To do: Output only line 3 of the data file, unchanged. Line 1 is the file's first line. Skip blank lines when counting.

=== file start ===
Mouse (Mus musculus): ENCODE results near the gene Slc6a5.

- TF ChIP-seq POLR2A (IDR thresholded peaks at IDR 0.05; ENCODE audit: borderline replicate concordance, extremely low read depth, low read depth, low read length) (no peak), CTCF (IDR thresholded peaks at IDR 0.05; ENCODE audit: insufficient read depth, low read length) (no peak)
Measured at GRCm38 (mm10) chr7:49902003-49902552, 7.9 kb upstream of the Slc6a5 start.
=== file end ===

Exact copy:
Measured at GRCm38 (mm10) chr7:49902003-49902552, 7.9 kb upstream of the Slc6a5 start.